H: Of course we know that. Again, stress zaps it out of us. We start short shallow breathing. That tells the brain that there is an emergency. Human beings are the only species out there that can perceive an imagined threat and have the same stress response. So we are having this response all day long. Just by simply taking some slower, calmer, cleansing breaths, we now trigger the relaxation response that causes that balancing effect. Even though it seems so basic, some of those things we think are so easy, we don’t do them. So what I started to do is to encourage people every hour to think about how much time they can dedicate to this practice. I try to give myself a solid 10 minutes each hour and just do something creative. Or talk to a friend. Or do deep breathing. I personally love doing short recharge breaks where I listen to some calming background noise or ocean waves. There are a lot of apps available if they want to use some sort of technology. I laugh using technology to get away from technology. We do what we need to have some sort of guide. Eventually it will come more naturally.
P: Before we go on break I want to point out that we have been talking to Dr. Heidi Hannah and the number one strategy to reducing stress, is breathing. People don’t forget to breathe!! Its time to take a break. Stay tuned.
P: Welcome back to Take Charge of Your Productivity. WE are speaking about multi-tasking and its erosion of our focus and productivity. We are with Dr. Heidi Hanna. Welcome back. One of the questions I like to ask everyone is about productivity. How do you define it? And why?
H: Such a good question. It’s one of those areas that we have so much synergy on. Being productive is being able to optimize our time and energy. It’s really bringing our best energy to the time we have. I think of this idea of full engagement and being able to bring your best physical emotional spiritual and mental self to the moment. You want to produce something. I think that often times we look at the quantity or how many things we can cross off of our to do list. I know working on my new book, I feel that way. How many pages or words did I get? I want to make sure the quality is there as well. Sometimes we have to slow down and do less in order to ultimately have more output. It’s a very tricky thing cuz we are also stuck into needing to get more done in less time. That can push us into making a lot of mistakes and transitioning into multi-tasking.
P: I do want to plug that book again, The Power of Full Engagement. When I read that book, it was a book that I totally connected with. I sent one to all of my friends. It made a huge difference in people’s lives. I encourage people out there who are listening, in addition to the Sharp Solution that Dr. Heidi Hanna written, to also look into reading the Power of Full Engagement written by Jim Loehr. It’s the energy that creates the quality in what we are producing. The question is it’s compared to what? The quality of what we produce needs to be judged on what we believe the quality to be. So often, we have bench marks around us that we are more often than not unhappy with our results because of the way someone else feels about it. Or how it comes across to the outside world as opposed to ourselves.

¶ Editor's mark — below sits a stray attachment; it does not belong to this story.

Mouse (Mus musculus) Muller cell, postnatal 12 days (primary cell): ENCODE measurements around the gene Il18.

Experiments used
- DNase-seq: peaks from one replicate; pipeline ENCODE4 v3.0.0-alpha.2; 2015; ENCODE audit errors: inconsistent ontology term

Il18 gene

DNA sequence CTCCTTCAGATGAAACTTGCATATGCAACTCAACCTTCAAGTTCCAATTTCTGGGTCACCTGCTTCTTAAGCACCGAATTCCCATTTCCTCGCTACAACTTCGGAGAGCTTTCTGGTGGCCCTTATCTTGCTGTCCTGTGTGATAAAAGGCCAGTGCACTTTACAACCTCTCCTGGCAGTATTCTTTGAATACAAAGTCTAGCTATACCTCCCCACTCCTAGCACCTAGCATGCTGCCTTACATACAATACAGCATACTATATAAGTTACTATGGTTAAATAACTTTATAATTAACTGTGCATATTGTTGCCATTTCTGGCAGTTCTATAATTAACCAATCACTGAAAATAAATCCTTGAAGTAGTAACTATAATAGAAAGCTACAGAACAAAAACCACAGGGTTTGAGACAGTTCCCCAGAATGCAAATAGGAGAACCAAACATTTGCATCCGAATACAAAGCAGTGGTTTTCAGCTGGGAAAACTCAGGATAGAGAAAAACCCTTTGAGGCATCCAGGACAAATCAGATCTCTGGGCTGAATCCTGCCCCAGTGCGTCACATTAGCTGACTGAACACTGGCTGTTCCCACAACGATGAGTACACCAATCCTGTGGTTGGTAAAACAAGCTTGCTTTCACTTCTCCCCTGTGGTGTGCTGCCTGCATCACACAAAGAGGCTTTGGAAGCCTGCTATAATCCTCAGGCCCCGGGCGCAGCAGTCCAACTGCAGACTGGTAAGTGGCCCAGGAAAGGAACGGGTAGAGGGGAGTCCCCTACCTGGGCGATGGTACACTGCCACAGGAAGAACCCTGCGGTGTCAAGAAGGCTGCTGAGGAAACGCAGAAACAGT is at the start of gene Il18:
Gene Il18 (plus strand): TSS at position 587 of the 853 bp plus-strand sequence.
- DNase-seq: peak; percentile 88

H: We are so good at comparing ourselves to the best of everyone else. We pick the most elite person and expect ourselves to be that way. Boy that is a lot of pressure and stress. Very energy draining.
P: We should compare ourselves to the very best of ourselves. You mentioned earlier four factors, what are the factors that you think have the greatest impact on productivity?
H: I look at overall energy. Bringing your best energy. There are many ways to look at this. Powerful Engagement looks at physical, emotional, mental and spiritual energy. For me, I look at it strategically so that it was a matter of what can we do. There were 5 different things: Balancing brain chemistry, engaging the heart (Knowing your passion, purpose), focusing the mind, energizing the body and engaging the community. Each one of those, that social element adds a big piece to it too because as human beings, we need support. One of the quickest ways to trigger survival mechanisms is to isolate us from a connection. What is funny about that is even though we are around people all the time, we are very social creatures, and it doesn’t mean we have a sense of deep connection that we need to function at our best. That’s one of those pieces I tell people I don’t want to put more on your plate, but being connected, having meaning conversations, and building strong friendships, etc. Water cooler time is not wasted time, it’s actually energizing to the human system. All of that ultimately helps with productivity.